Jess Crowe turns in her primary ballot Tuesday evening at the A&B Hall. Masks are required at polling locations at the A&B Hall. Pens are sterilized between each user. Kyle Clayton photo.
In this 2020 file photo, a voter turns in her primary ballot. Voters approved ranked choice voting during the primary election in 2020, and a handful of groups have formed since then to repeal that decision. Some of those anti-ranked choice voting groups have been fined by the Alaska Public Offices Commission for campaign finance violations. (Photo by Kyle Clayton/Chilkat Valley News)

Supporters of a campaign seeking to turn back the clock on Alaska’s voting system laws are appealing more than $90,000 in fines levied by the Alaska Public Offices Commission.

On Friday, Alaskans for Honest Elections, the Ranked Choice Education Association, Wellspring Ministries and Arthur Matthias filed a formal appeal in Anchorage Superior Court. 

The appeal alleges that Alaska’s campaign finance regulator made mistakes when it fined the four for their participation in a system that sent campaign money through an organization registered as a church in Washington state.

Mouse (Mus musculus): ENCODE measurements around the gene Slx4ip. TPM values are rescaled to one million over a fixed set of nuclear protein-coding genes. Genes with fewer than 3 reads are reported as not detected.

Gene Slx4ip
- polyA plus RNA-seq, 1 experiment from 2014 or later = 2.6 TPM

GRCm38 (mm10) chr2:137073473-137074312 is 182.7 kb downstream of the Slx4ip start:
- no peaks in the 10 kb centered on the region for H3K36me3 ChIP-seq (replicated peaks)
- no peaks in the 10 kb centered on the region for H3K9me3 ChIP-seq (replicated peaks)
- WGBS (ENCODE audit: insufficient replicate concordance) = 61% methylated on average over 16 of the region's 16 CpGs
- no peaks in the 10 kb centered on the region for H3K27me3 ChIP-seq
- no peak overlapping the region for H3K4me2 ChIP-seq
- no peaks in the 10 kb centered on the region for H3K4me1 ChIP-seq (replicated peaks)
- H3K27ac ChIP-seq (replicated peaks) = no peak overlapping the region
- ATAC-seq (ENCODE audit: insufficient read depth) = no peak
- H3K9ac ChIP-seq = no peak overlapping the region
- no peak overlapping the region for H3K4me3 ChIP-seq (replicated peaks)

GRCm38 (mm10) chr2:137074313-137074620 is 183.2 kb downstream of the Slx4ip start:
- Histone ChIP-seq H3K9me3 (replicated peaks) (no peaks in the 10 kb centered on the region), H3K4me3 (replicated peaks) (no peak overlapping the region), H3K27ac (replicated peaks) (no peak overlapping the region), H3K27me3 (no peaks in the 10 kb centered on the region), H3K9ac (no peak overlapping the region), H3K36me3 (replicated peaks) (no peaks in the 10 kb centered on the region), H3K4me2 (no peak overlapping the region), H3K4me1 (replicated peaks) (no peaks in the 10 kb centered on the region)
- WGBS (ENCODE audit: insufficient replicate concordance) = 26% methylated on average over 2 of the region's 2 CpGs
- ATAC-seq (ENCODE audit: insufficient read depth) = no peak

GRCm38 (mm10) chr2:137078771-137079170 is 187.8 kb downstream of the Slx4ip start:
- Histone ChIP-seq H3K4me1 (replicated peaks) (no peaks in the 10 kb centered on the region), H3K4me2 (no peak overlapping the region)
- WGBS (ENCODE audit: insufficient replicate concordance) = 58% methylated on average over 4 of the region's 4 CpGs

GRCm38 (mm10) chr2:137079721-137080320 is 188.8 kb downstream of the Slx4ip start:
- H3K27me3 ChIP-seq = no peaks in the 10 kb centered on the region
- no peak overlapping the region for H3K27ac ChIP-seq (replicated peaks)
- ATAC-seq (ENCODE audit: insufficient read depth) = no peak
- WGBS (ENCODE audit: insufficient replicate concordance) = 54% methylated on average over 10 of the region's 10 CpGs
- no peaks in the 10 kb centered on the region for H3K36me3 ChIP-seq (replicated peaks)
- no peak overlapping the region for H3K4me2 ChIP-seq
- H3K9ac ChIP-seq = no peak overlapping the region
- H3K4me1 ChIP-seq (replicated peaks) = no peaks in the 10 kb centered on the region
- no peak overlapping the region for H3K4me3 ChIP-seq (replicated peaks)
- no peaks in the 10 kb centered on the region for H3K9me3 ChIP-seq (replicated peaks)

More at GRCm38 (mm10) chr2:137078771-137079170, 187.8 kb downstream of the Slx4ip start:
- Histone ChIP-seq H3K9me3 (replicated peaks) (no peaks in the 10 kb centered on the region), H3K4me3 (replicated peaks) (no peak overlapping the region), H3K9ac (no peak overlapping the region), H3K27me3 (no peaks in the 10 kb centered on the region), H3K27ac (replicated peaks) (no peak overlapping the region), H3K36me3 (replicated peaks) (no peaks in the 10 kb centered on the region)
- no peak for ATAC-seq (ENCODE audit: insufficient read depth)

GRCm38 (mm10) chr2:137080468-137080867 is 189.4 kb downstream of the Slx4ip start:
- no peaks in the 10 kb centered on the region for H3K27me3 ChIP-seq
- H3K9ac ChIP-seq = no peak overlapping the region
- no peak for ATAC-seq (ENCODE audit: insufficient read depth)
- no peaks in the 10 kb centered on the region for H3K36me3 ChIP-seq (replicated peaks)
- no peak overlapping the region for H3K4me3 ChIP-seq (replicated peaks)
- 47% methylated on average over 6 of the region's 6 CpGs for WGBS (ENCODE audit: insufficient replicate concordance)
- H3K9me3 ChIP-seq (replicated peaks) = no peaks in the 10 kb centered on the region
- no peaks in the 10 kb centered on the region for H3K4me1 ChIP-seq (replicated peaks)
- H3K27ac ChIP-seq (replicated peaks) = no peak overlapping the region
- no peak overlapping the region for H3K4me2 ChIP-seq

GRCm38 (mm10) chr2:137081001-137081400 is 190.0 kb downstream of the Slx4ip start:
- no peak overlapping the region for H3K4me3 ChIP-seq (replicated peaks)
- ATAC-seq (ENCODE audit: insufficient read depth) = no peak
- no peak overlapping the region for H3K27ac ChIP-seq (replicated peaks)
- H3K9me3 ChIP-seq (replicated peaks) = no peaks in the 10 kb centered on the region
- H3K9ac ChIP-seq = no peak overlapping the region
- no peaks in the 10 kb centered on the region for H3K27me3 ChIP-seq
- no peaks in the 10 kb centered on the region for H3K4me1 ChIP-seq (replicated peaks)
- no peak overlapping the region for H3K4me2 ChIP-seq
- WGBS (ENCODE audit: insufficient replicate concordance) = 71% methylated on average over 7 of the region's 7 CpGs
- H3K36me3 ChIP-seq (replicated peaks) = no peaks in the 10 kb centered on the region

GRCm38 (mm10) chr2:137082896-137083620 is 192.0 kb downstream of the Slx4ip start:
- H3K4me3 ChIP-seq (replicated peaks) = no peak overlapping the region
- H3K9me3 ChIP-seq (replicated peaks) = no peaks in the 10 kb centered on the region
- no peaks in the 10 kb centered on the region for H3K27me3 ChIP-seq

The commission has not yet filed a response to the appeal.

Since APOC issued the large fine for violations of campaign finance laws, the regulator has also issued three other fines against Alaskans for Honest Elections for filing financial disclosures late.

Alaskans for Honest Elections is seeking to repeal Alaska’s open-primary and ranked choice voting laws, returning the state’s voting system to what it was before voters approved Ballot Measure 2 in 2020.

Alaskans for Honest Elections submitted tens of thousands of signatures to the Alaska Division of Elections last month in an effort to put a repeal initiative on this fall’s ballot. Elections officials are verifying the signatures and will make a final decision on the initiative before a March deadline.